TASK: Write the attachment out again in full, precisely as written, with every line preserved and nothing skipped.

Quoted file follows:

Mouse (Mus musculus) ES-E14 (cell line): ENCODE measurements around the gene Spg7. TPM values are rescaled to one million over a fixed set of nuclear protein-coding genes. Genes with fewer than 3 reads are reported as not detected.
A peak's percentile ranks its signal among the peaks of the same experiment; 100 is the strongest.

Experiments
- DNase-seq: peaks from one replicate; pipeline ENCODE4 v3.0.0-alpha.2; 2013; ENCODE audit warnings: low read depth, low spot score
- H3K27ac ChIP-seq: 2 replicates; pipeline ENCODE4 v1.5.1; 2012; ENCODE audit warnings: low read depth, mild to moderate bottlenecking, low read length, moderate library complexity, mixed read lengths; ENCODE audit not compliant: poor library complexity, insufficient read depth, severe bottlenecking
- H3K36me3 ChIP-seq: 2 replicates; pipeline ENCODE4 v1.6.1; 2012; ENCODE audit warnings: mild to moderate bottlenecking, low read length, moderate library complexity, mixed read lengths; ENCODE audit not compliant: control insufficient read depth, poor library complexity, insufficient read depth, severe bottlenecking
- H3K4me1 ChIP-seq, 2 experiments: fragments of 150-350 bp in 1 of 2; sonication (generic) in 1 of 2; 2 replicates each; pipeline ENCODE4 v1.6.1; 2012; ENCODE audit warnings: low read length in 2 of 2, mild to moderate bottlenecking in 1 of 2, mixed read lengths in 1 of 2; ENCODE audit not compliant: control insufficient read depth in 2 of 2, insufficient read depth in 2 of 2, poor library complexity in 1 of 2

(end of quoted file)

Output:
Mouse (Mus musculus) ES-E14 (cell line): ENCODE measurements around the gene Spg7. TPM values are rescaled to one million over a fixed set of nuclear protein-coding genes. Genes with fewer than 3 reads are reported as not detected.
A peak's percentile ranks its signal among the peaks of the same experiment; 100 is the strongest.

Experiments
- DNase-seq: peaks from one replicate; pipeline ENCODE4 v3.0.0-alpha.2; 2013; ENCODE audit warnings: low read depth, low spot score
- H3K27ac ChIP-seq: 2 replicates; pipeline ENCODE4 v1.5.1; 2012; ENCODE audit warnings: low read depth, mild to moderate bottlenecking, low read length, moderate library complexity, mixed read lengths; ENCODE audit not compliant: poor library complexity, insufficient read depth, severe bottlenecking
- H3K36me3 ChIP-seq: 2 replicates; pipeline ENCODE4 v1.6.1; 2012; ENCODE audit warnings: mild to moderate bottlenecking, low read length, moderate library complexity, mixed read lengths; ENCODE audit not compliant: control insufficient read depth, poor library complexity, insufficient read depth, severe bottlenecking
- H3K4me1 ChIP-seq, 2 experiments: fragments of 150-350 bp in 1 of 2; sonication (generic) in 1 of 2; 2 replicates each; pipeline ENCODE4 v1.6.1; 2012; ENCODE audit warnings: low read length in 2 of 2, mild to moderate bottlenecking in 1 of 2, mixed read lengths in 1 of 2; ENCODE audit not compliant: control insufficient read depth in 2 of 2, insufficient read depth in 2 of 2, poor library complexity in 1 of 2